The rugged countryside of Sicily impedes travel. Contemplate this corkscrewed road approaching Taormina from Syracuse.
In the Allied invasion of the island in 1943 (which involved more forces than Normandy’s D-Day), the American Seventh Army under Patton pressed Messina from the west. The British Eighth, under Montgomery, pressed to the same goal from the south. Both arms of this liberation effort, dubbed “Operation Husky,” had to contend with terrain like this. And of course, in this “great race” of WW2, the modern network of highways, bridges, and tunnels did not exist. There were just two roads that led all the way to Messina.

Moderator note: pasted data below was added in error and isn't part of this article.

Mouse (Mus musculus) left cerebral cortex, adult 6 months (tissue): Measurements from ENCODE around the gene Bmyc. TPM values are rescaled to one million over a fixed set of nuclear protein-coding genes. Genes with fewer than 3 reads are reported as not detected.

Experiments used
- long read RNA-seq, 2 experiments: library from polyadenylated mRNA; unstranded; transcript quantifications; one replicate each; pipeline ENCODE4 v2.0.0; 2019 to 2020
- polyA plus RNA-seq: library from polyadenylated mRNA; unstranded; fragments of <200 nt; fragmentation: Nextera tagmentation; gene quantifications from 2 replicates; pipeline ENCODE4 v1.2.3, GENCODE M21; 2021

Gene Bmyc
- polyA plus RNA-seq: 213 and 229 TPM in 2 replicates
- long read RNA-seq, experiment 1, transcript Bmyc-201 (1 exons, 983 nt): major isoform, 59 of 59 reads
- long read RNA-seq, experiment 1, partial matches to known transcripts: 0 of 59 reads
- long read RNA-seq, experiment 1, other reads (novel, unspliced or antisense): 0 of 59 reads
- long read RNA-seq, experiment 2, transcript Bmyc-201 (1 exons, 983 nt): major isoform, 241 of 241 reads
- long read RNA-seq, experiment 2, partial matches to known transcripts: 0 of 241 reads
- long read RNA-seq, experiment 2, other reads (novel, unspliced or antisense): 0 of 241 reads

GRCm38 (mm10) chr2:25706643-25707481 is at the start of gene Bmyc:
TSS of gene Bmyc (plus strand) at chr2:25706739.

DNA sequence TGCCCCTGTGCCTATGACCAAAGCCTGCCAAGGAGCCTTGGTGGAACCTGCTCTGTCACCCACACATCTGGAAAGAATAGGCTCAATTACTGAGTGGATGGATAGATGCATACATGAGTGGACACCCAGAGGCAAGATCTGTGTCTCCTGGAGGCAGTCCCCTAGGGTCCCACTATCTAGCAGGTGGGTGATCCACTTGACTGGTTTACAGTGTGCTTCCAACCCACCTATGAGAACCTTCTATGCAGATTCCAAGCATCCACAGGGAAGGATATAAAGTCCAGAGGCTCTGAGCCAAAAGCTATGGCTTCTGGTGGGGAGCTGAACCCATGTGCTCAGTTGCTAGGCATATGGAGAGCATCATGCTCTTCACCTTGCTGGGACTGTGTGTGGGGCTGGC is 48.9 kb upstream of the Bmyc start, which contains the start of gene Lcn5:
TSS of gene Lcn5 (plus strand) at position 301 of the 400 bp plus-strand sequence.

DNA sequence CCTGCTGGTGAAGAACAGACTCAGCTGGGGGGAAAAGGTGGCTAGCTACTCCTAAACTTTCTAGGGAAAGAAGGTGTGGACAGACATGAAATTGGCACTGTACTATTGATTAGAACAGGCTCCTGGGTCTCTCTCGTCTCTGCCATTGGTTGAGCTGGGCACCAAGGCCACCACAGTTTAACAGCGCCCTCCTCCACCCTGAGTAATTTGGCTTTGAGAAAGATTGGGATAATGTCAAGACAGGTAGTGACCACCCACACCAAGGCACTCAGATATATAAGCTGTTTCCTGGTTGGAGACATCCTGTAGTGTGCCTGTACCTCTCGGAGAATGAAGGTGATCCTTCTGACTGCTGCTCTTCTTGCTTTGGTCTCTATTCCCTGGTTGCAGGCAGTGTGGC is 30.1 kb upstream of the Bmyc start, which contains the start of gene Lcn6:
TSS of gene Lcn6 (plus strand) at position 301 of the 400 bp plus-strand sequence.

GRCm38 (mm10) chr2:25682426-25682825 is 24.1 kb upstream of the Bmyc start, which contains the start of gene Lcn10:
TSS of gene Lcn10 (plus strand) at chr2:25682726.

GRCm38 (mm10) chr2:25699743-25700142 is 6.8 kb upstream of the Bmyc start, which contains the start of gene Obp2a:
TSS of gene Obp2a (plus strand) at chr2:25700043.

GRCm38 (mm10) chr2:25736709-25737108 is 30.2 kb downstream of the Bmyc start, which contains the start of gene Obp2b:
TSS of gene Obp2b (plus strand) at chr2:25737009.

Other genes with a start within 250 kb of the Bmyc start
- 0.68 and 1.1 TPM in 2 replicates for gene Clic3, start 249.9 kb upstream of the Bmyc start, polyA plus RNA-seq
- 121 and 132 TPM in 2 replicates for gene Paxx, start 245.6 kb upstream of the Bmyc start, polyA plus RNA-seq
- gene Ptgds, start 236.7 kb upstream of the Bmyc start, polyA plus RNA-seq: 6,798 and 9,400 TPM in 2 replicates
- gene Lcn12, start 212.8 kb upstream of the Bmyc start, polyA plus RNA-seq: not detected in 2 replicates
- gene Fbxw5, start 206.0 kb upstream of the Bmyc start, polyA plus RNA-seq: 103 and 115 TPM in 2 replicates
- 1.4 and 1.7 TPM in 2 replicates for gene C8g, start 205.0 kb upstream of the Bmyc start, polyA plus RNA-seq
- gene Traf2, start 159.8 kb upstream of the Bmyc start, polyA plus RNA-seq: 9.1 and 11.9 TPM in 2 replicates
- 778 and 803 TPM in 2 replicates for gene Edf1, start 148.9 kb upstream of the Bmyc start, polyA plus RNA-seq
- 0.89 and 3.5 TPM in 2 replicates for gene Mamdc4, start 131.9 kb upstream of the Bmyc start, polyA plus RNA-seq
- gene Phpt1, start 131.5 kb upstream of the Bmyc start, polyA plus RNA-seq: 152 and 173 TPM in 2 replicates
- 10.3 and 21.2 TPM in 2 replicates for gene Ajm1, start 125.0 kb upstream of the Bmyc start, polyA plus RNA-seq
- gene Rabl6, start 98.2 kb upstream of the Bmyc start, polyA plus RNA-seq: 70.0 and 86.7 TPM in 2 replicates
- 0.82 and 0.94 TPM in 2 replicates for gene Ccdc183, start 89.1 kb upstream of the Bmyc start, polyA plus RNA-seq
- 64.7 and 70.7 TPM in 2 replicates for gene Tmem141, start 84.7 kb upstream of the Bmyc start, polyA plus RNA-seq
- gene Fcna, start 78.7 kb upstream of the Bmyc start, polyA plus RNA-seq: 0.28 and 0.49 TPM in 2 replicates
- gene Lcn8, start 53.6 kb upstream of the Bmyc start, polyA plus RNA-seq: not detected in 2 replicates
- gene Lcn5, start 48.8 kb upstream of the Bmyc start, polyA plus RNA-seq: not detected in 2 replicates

As Montgomery put it, “Sicily is very mountainous and [vehicle] movement off the roads and tracks is seldom possible. . . In the beach areas there was a narrow coastal plain, but behind this the mountains rose steeply.” It was evident from the start “that the campaign in Sicily was going to depend largely on the domination of main road and track centres.”*
The terrain you see here was covered by the British Eighth. In fact, the village of Taormina (at the top of this hill) would become Montgomery’s HQ.
*For this quote and more on Operation Husky, see the article here.
Our boots are about to hit the dirt again. We’re meeting a group from Chantilly, Virginia for a tour of Israel-Palestine this week. Temperatures should be on the cool side as we circle the country through Galilee, the Jordan Valley, the Judean Wilderness, and Jerusalem.
Know that you are always invited to participate in one of our adventures in culture and history. See the list of trips scheduled for 2019 here.